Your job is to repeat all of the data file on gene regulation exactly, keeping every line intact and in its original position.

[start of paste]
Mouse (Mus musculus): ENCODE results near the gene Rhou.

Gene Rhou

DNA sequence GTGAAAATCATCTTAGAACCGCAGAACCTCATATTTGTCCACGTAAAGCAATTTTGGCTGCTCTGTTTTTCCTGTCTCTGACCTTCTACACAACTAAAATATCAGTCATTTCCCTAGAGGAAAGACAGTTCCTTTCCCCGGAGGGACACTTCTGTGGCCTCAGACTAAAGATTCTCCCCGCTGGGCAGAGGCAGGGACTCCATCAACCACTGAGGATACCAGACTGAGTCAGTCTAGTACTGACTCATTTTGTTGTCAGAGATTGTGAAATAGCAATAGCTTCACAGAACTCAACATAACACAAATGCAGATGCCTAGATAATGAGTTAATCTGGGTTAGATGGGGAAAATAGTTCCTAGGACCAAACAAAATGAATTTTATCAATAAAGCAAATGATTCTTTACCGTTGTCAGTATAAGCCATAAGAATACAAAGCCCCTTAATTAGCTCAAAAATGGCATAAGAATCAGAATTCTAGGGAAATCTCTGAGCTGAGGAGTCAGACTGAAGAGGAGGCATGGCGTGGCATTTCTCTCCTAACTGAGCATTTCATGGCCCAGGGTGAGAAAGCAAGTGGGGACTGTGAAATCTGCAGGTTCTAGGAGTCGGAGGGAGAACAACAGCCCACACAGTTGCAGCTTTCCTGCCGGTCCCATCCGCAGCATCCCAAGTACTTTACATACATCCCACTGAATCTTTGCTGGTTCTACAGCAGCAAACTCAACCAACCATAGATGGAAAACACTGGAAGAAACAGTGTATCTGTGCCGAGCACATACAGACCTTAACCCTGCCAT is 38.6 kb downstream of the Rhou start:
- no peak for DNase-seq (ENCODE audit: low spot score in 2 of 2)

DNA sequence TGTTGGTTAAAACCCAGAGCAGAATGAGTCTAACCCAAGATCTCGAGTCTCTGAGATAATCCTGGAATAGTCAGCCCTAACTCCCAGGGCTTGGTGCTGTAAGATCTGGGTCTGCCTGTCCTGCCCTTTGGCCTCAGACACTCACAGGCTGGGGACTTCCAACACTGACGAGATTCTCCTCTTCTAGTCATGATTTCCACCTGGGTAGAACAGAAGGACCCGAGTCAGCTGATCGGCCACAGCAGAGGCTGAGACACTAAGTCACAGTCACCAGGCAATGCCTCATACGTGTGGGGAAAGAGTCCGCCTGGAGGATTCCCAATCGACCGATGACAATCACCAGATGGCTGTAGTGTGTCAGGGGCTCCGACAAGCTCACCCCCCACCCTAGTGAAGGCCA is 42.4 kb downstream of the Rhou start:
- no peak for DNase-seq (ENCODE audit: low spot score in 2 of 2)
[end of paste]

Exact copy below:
Mouse (Mus musculus): ENCODE results near the gene Rhou.

Gene Rhou

DNA sequence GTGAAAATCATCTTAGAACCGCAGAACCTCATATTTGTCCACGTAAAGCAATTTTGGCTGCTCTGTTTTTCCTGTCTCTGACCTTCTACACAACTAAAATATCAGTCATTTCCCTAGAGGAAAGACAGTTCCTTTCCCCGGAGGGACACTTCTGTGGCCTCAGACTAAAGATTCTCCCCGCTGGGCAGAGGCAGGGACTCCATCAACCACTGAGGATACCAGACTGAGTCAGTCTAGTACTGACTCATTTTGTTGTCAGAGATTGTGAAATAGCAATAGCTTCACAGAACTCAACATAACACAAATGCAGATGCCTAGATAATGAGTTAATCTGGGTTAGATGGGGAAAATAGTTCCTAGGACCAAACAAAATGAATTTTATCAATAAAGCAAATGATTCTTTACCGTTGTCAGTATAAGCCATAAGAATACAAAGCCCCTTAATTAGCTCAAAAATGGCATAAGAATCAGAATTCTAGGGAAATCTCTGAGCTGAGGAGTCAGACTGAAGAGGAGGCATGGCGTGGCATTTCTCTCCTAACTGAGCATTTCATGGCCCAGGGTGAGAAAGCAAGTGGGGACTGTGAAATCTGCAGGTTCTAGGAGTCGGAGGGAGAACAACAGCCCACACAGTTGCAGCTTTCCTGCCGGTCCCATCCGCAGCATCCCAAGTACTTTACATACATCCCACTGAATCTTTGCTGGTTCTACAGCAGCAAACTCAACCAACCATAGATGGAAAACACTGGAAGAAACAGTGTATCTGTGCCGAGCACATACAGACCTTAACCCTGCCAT is 38.6 kb downstream of the Rhou start:
- no peak for DNase-seq (ENCODE audit: low spot score in 2 of 2)

DNA sequence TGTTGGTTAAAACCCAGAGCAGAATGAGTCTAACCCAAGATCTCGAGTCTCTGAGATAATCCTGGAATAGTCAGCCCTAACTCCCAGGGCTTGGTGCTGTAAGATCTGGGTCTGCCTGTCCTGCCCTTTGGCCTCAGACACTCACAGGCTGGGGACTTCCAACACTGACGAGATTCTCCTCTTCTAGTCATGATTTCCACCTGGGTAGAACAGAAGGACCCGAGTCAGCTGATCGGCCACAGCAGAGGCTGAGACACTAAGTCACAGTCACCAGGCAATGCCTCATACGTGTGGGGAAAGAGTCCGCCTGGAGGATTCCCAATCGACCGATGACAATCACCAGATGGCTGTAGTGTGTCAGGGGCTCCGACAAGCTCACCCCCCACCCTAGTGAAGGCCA is 42.4 kb downstream of the Rhou start:
- no peak for DNase-seq (ENCODE audit: low spot score in 2 of 2)